The Digital Nomad Wandering Life

Off-Grid Living and Trading

Off-grid living is generally defined as living without reliance on, or connection to, public utilities such as electricity, water, and gas, and yes, even sewer. I guess over time I've embraced off-grid living without really recognizing it as that, or even purposefully striving towards it. Yet, looking back on the past twenty years of my life the vast majority of it has been spent living it.

I'm currently in American Samoa, at anchor, creating my own power and drinking water, running a gas stove from a tank, and storing black water for dumping offshore. Not to mention running internet without a local connection. Apart from boat life (this is boat number four for us), we've also spent a lot of time living in VW buses and vintage motorhomes. We couldn't make our own water on land, but we sure could create our own electricity and run our own gas. Someday I figure I'll have a home on land again, and hope that I'll be able to take the off-grid lessons I've learned via boats and motorhomes and translate it there as well.

Sailing to Suwarrow
Pat approaching the uninhabited atoll, Suwarrow, in the Cook Islands of the South Pacific.

I know a lot of our Wanderers are striving for an off-grid lifestyle as well. Whether that be life on a sailboat, a motorhome, or a cabin in the woods, it's more attainable than ever before. Solar prices have plummeted, battery tech improves daily, and YouTube videos are so extensive that even someone who has never done anything more electrical than replace batteries in a flashlight can create a home system of their own.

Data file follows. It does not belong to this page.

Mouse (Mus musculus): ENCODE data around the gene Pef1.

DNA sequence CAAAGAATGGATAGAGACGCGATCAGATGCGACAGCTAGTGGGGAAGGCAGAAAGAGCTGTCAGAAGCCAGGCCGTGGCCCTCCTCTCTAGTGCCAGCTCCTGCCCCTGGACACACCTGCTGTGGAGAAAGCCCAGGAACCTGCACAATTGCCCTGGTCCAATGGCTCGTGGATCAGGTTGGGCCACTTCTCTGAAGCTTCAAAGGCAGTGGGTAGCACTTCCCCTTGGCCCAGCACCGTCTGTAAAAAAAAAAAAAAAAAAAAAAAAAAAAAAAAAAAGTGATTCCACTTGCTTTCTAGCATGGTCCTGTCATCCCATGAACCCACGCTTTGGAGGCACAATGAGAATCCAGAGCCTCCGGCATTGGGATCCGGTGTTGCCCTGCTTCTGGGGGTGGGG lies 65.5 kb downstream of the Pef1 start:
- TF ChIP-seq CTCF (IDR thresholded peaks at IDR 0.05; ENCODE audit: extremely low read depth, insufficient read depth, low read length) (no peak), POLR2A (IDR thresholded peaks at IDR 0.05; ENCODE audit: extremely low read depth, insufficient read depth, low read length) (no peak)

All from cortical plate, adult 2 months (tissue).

Making water on a boat is as easy as running a hose into the ocean and plugging in a machine to "squeeze" the salt out. Every year that goes by the developers of these systems make it simpler and more efficient. We currently make 40 gallons of fresh water every hour with our watermaker.

Ultimately, though, the choice to live this way, for many people, will come down to whether or not they can earn a living off-grid, not whether they can hack the actual act of living off-grid. Today, I'd argue that is easier than ever before, as well. Starlink (and hopefully some competitors soon) has made my life easy. Traveling by boat used to mean going days on end without connectivity while out at sea, and purchasing local wireless carrier SIM cards upon arrival in a new place. For years I paid an average of $5 per gig of data, and almost always was only able to buy plans with maybe 5-10gb included at a time. Forget about unlimited plans. They don't seem to exist outside of the U.S., and even there they were never truly unlimited. 

With Starlink on the boat I'm truly living the unlimited high-speed life. Solar panels make the DC power that goes into the batteries, which an inverter converts to AC power, which the Starlink plugs into and within seconds I'm online and trading stocks as if I were sitting in an office on Wall Street. To say that I'm living the dream would probably have to be considered an understatement. I mean, come on, boats, beaches, and b... buy orders. 

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